So the next thing you had to do, you had to publish your successful trial results and persuade people that you were right.  So we talked to [Dr. Frederick C.] Fred Robbins, who was a Nobel Laureate, and to [Drs.] John Enders (also a Nobelist) and Sam Katz, who had developed the measles vaccine, about doing confirmatory studies.  So they took our virus and our serum and they did studies.  By then we were pretty sure it wasn’t communicable so the studies were a little easier. They did studies of their own which confirmed that what we’d done was correct.  So now you’ve got something—a possibly useful vaccine.  So swell, where are you?  Well, then you need to do a lot of things to develop a vaccine.  You needed to be really sure that it wasn’t communicable.  You needed more clinical experience to know how much virus should be in the vaccine, so you needed a study about dosing.  You needed to know how long the antibodies would persist.  All of this—a long list of things you had to do in clinical trials.  So could you make a better vaccine?  This vaccine virus was detectable in throat swabs of vaccinees.  Could you make a vaccine that wasn’t shed in the throat but still produced immunity?  Our original vaccine was at the 77th passage level, 77 passages from that original rubella virus isolate at Walter Reed.  Now we went to 120 and then we went to 150 passages and then adapted it to grow in chick embryo cells and made 10 more passages.  And what you showed was as you went higher you reduced the ability of the virus to produce antibodies so that you got lower antibody titers. You then failed to immunize some of the children, particularly at 150, but the kids who got antibody with that weakened virus still shed virus in their throats.  So we had shown that you could attenuate it further, but in going to these higher passages you weaken it too much, and you needed to stick with the lower passage here. The next step is to show that it’s non-communicable in larger studies.  So the studies got larger and larger and later, other investigators went on to the point of involving hundreds of kids and hundreds of susceptible contacts and the results were such that you were able to convince people that the vaccine did not spread.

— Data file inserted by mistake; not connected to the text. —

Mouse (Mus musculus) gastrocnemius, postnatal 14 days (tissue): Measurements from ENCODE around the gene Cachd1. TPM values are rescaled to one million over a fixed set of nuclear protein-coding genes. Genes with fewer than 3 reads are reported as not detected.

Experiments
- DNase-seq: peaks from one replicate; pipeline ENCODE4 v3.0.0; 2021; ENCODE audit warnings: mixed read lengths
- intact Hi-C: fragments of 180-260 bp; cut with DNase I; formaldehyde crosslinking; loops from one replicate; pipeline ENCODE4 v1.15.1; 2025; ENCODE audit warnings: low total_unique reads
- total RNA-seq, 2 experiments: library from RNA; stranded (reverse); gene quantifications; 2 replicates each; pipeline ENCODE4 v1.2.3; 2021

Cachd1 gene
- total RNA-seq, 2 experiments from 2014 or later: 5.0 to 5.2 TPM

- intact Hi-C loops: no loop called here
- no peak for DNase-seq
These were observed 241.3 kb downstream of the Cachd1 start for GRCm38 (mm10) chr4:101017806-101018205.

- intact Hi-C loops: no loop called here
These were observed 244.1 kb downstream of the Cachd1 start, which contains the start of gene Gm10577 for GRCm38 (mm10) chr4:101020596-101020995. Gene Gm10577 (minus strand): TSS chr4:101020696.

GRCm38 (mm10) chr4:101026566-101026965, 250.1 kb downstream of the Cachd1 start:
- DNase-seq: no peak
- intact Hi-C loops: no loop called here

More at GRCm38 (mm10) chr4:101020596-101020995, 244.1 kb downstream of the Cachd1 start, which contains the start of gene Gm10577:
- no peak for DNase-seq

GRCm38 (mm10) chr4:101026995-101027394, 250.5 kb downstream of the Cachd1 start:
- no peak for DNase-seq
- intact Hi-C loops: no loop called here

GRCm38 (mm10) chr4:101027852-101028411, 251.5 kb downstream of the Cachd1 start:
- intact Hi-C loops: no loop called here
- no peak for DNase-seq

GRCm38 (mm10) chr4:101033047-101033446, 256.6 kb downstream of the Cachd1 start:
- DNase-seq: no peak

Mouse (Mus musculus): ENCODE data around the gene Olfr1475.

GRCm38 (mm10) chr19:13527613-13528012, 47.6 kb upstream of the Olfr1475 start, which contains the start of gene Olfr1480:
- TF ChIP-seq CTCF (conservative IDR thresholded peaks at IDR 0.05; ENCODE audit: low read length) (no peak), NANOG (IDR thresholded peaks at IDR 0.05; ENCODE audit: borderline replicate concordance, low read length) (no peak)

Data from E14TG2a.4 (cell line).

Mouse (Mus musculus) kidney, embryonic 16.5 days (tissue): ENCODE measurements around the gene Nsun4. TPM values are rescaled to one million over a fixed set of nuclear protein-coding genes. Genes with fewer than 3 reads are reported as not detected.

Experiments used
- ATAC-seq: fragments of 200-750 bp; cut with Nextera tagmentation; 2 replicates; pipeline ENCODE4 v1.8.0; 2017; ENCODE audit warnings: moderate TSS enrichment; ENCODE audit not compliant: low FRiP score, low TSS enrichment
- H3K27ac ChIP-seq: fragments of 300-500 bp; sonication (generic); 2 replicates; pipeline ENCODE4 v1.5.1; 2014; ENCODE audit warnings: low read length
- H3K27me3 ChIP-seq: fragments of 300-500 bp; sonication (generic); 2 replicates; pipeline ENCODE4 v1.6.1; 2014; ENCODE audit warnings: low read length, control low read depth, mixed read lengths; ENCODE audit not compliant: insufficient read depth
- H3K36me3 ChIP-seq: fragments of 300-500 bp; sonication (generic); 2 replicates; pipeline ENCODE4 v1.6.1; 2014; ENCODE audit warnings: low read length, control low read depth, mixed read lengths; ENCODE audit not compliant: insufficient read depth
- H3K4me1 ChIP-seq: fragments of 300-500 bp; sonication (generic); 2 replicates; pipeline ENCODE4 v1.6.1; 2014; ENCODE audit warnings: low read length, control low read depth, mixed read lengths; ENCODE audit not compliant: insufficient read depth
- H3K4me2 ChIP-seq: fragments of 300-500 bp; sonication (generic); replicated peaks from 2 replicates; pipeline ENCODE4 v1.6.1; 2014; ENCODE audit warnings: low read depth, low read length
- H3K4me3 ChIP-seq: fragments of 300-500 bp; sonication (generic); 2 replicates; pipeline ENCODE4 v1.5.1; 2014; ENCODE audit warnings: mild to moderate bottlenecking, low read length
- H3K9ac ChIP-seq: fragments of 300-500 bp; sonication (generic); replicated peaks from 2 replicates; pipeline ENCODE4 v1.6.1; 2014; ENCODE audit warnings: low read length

One thing that was important was the question of what would happen in pregnant women if they inadvertently got the vaccine?  We had done some research to look at that in pregnant monkeys.  The staff over at the animal facilities here—[Dr. Stephen] Steve Potkay is one name I remember—knew how to time the menstrual cycle of rhesus monkeys.  They knew how to do hysterotomies, to look in the uterus and take out the end products of conception.  And so that was a magnificent resource. We had shown earlier that if you gave wild virus to a monkey, virus was everywhere—in many organs and tissues.  The attenuated virus only centered in a few places like the throat and lymph nodes.  Then in small studies, using maybe five pregnant monkeys or so, in a few of them you could show that the wild virus spread to the products of conception, not to the embryo, but the placentas were positive.  That didn’t happen with the attenuated virus.  So I think that gave people some courage that the vaccine was unlikely to produce birth defects.  Eventually you showed that it was okay in pregnant women mistakenly vaccinated…some women got the vaccine who weren’t supposed to, who were pregnant.  The CDC did a study following up the babies of these women and they didn’t get congenital rubella.  A very minuscule number got infected but even in these there were no birth defects.